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Art and Science: Opposites Attract


By Claudia Luther

Published Apr 1, 2014 8:00 AM


Created by artist and scientist Rita Blaik

The Art | Sci Center, whose motto is "artists in labs, scientists in studios," also houses a small gallery for exhibition of the products of art/science collaborations.

In one exhibit last year, Exposure, biology postdoc Christina Agapakis grew colonies of microbes in a petri dish and used them as "ink" to stamp other petri dishes, creating 25 distinct "reproductions" of the original. "This made visible the often feared, but absolutely essential, microbe ecologies that make up our world," says Agapakis, who in January was named by Forbes magazine as one of its "30 Under 30: Science and Healthcare" for the second time.

Another past exhibitor is artist Rita Blaik M.S. '10, a doctoral candidate in materials science and engineering. Inspired by her work with recently discovered material properties on the nano/micro scale versus the familiar macro (or large) scale, Blaik's recent photographs play on the idea of deconstructing iconic items, such as a cross, using motion and long exposure.

Blaik, who speaks publicly on bridging the gap between science and art, says that when she tells people she is an artist as well as a scientist, their first question is, "Oh, do you do pretty microscopic images?"

"There are definitely preconceived notions of science and art, and trying to break down this stereotype is always a fun challenge," Blaik says.


Dress by Amisha Gadani

This summer, Blaik and Agapakis will be part of a joint art/science exhibition at Monte Vista Projects in the Highland Park area of Los Angeles. Also part of that show will be Megan Daalder '09, who earned her bachelor's degree from UCLA Design Media Arts, and Amisha Gadani, the artist-in-residence at both the Alfaro Lab at UCLA and at UCLA's Institute for Society and Genetics, where she helps make the work of scientists more accessible to a wider public.

For the show, Gadani will create one of her "defensive dresses," garments of great beauty rigged with hidden defense systems that are activated in the event of a threat. Gadani says she will create a dress inspired by insects like the Io moth, whose coloring, with wings folded, blends into their environment but who, when threatened, spread their wings to expose markings that look like large eye spots — which frightens away some predators by making them think the moth is a much larger animal.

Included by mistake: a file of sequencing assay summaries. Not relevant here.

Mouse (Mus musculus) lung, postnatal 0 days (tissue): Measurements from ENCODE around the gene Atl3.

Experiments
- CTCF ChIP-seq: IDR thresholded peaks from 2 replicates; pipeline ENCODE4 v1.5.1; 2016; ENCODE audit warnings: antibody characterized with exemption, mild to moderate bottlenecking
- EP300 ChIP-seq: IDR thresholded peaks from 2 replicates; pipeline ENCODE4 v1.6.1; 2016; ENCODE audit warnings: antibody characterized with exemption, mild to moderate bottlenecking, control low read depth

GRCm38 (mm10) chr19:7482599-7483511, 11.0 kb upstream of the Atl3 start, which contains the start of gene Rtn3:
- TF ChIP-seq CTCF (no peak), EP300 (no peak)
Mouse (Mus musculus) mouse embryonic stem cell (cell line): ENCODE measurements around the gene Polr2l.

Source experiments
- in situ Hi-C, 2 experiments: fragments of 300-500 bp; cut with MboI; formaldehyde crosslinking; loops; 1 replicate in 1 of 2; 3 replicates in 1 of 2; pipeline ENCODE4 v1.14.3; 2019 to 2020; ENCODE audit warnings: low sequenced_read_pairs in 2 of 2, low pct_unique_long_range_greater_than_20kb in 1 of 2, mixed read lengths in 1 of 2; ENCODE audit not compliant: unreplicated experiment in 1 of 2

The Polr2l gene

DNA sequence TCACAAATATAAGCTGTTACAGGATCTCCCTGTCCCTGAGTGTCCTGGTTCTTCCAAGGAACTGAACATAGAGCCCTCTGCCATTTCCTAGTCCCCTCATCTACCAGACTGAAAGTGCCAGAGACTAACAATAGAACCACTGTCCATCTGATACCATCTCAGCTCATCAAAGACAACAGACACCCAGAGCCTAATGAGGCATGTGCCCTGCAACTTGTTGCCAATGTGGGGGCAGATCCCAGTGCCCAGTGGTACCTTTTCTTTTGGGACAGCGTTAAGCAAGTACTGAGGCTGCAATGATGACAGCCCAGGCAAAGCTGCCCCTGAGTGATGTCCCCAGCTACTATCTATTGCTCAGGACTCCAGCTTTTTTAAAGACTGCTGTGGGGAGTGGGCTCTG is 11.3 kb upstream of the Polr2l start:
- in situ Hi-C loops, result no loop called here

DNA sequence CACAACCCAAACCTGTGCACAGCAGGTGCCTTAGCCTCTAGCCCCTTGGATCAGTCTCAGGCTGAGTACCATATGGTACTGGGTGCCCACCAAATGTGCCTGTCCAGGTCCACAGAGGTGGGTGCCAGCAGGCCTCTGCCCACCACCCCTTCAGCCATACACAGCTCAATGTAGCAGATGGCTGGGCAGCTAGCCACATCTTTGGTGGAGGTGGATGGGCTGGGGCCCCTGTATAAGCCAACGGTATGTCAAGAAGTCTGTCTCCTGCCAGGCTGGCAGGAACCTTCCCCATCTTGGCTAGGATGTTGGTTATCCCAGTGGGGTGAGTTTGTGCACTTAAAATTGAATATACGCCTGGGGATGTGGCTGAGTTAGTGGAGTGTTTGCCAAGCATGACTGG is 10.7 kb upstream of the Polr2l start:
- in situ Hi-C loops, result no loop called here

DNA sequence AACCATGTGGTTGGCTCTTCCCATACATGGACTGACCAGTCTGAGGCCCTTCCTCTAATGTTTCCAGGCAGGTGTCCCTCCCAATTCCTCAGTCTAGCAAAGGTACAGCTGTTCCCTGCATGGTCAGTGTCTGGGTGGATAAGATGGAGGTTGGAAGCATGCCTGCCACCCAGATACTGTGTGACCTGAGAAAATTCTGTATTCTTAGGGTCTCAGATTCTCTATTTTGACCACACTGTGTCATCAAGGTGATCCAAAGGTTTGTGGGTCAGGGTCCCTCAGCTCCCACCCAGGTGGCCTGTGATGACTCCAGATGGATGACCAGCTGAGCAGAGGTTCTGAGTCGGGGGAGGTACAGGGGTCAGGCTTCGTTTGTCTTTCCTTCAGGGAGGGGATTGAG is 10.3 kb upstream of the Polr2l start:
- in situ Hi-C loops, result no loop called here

"I like seeing how forms change, depending on the adaptive pressures," Gadani says. "So, over hundreds of thousands of years, environmental pressures or sexual pressures, or the lack of food can alter an animal body shape, evolutionarily speaking."

The Art | Sci Center is just one of the forums for art and science synergy at UCLA. Another of a different kind is REMAP (the Center for Research in Engineering, Media and Performance), a joint effort of the School of Theater, Film and Television (TFT) and the Henry Samueli School of Engineering and Applied Science (HSSEAS).

Jeff Burke '99, M.S. '01, M.F.A. '10, assistant dean for technology and innovation at TFT, a founder of REMAP and co-director of the center, says the center focuses on the use of new and emerging technology in cultural, artistic and storytelling applications, and how those applications can shape or drive technology development. It differs somewhat from the Art | Sci Center, he says, in that rarely is science the actual subject of REMAP's projects.

Fabian Wagmister M.F.A. '91, REMAP's director and lead creator, says the center's work enables people to evaluate their environment through scientific research and then create art based on their findings. "It's a way of understanding yourself through technology."

One example is the Los Angeles State Historic Park downtown, which is currently under way. There, REMAP and TFT are working with California State Parks to find innovative opportunities to use interactive media and advanced technology to engage the community in the park and the city's history.